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Artificial intelligence is likely to change how every job is performed, eliminating work related to repetitive tasks but increasing the need for creative thinkers, according to a new study.

These findings are contained in a report released this week by the MIT-IBM Watson AI Lab called “The Future of Work: How New Technologies Are Transforming Tasks.” The study found signs that AI is beginning to slowly redefine the nature of tasks performed in certain jobs as automation gains ground.

“As new technologies continue to scale within businesses and across industries, it is our responsibility as innovators to understand not only the business process implications, but also the societal impact,” said Martin Fleming, vice president and chief economist of IBM, in a statement. “To that end, this empirical research from the MIT-IBM Watson AI Lab sheds new light on how tasks are reorganizing between people and machines as a result of AI and new technologies.”

With the rise of AI and automation, there has been growing debate and anxiety about how these trends will disrupt current job markets. While some have argued AI and automation will be job killers, others have said the emerging technology will be a net creator of new jobs.

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The IBM-MIT study offers a bit of nuance to that discussion. The researchers used machine learning to analyze 170 million U.S. job postings between 2010 and 2017. They found that out of 18,500 possible tasks employees might be asked to do on average, the number had fallen by 3.7 over seven years. A drop, though hardly radical.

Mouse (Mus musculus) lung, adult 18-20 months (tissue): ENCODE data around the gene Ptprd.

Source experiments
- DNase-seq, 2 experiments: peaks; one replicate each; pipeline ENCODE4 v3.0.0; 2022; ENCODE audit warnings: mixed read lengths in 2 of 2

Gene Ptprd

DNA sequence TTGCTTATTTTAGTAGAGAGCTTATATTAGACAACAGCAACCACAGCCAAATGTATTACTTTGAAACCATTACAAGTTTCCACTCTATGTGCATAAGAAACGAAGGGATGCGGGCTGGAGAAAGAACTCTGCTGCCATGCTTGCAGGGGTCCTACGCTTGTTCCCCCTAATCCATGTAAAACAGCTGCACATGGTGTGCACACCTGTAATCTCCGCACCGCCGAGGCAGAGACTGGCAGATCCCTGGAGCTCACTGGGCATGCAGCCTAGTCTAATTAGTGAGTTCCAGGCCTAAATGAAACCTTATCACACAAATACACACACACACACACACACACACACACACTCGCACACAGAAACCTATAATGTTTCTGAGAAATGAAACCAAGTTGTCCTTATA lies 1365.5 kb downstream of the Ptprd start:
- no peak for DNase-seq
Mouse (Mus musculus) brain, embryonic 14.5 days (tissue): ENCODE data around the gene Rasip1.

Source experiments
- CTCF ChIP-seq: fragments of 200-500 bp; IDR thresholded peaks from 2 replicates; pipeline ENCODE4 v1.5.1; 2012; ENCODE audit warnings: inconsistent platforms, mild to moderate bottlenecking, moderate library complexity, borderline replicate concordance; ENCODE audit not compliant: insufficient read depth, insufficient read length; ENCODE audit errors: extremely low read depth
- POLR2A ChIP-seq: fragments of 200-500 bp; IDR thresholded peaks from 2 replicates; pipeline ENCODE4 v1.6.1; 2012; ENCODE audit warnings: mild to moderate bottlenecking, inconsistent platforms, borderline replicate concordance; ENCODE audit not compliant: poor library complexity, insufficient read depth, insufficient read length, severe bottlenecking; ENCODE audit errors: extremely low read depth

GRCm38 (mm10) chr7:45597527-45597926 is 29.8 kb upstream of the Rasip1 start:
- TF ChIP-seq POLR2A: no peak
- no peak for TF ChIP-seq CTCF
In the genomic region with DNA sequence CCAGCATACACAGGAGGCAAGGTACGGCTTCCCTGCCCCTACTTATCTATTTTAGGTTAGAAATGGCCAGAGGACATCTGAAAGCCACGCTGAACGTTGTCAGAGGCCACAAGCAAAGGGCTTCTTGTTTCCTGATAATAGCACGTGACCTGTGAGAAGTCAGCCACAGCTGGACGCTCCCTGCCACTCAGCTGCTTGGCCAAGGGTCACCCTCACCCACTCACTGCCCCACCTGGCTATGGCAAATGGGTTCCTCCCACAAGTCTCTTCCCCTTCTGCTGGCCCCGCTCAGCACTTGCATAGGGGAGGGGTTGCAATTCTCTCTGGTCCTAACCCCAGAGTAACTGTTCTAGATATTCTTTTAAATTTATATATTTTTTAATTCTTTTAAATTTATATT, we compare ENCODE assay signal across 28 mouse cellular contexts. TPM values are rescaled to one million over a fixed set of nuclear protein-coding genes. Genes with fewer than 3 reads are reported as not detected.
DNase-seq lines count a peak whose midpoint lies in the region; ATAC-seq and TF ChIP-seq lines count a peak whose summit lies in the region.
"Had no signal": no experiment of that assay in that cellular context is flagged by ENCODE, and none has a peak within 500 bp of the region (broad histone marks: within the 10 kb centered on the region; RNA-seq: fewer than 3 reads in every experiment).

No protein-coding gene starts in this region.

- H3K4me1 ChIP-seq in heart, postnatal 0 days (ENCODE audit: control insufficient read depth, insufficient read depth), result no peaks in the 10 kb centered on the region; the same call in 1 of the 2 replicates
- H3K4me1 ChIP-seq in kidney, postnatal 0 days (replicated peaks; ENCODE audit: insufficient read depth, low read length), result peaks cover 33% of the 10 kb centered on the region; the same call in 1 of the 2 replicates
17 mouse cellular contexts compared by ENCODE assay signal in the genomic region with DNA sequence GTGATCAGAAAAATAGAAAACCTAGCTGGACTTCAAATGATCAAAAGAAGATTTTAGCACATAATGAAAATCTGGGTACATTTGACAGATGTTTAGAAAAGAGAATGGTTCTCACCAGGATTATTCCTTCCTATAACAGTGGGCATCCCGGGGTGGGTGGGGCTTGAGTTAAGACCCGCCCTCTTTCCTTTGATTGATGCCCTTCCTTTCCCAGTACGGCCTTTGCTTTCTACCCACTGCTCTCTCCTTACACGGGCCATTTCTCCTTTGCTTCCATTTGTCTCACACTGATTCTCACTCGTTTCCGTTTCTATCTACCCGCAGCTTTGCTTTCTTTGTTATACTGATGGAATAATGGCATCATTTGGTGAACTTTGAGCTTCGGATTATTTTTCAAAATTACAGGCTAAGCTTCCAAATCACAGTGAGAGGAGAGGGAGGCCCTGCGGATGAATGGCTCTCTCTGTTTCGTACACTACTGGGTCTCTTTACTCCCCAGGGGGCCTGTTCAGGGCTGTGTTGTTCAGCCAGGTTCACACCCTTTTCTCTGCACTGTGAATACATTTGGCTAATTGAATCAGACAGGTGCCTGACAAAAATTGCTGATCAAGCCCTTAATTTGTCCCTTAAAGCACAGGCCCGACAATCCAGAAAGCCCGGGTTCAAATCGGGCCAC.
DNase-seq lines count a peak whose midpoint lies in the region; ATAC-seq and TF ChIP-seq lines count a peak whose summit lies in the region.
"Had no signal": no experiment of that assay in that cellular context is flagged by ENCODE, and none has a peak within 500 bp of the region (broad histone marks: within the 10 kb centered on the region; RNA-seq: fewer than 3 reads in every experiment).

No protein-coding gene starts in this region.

These disappearing tasks are being taken up by AI or machine learning systems that have demonstrated the efficiencies of automation, the report says. The tasks most commonly being handed over to automated systems include mundane, repetitive chores like scheduling and validating credentials.

But within this shift there is also a clear divide, the report says. The ongoing introduction of AI will drive up the need for “soft skills” —  jobs that require intellectual skills and analysis. In some cases, jobs that require physical flexibility, common sense judgment, or spoke language skills will become more valuable and higher paid, the study says.

In this analysis, wages for jobs requiring such attributes as high-end financial knowledge and graphic design skills have increased, but so have wages for service jobs such as hairstylist and fitness trainer. While AI is reducing the number of tasks being performed in other sectors, these types of soft skill jobs are seeing an increase in number of tasks, the study says.

The danger zone in the short term seems to be workers in middle tier jobs. Employees in mid-wage jobs are losing the most tasks, as those above and below them are asked to do more. While the two latter groups are seeing faster wage increases, that middle group is seeing a much slower increase in pay.

Finally, the study notes that the pace of this change has been relatively slow — early warning signs of how AI will impact work. But such transformation is expected to gain speed in the coming years.

For the moment, this gives both employers and employees time to prepare for the shift, the study says. The researchers called on companies to overhaul their human resource programs and rethink the way they train employees and refine job categories. Likewise, employees should seek out training that will deepen their creative thinking skills.

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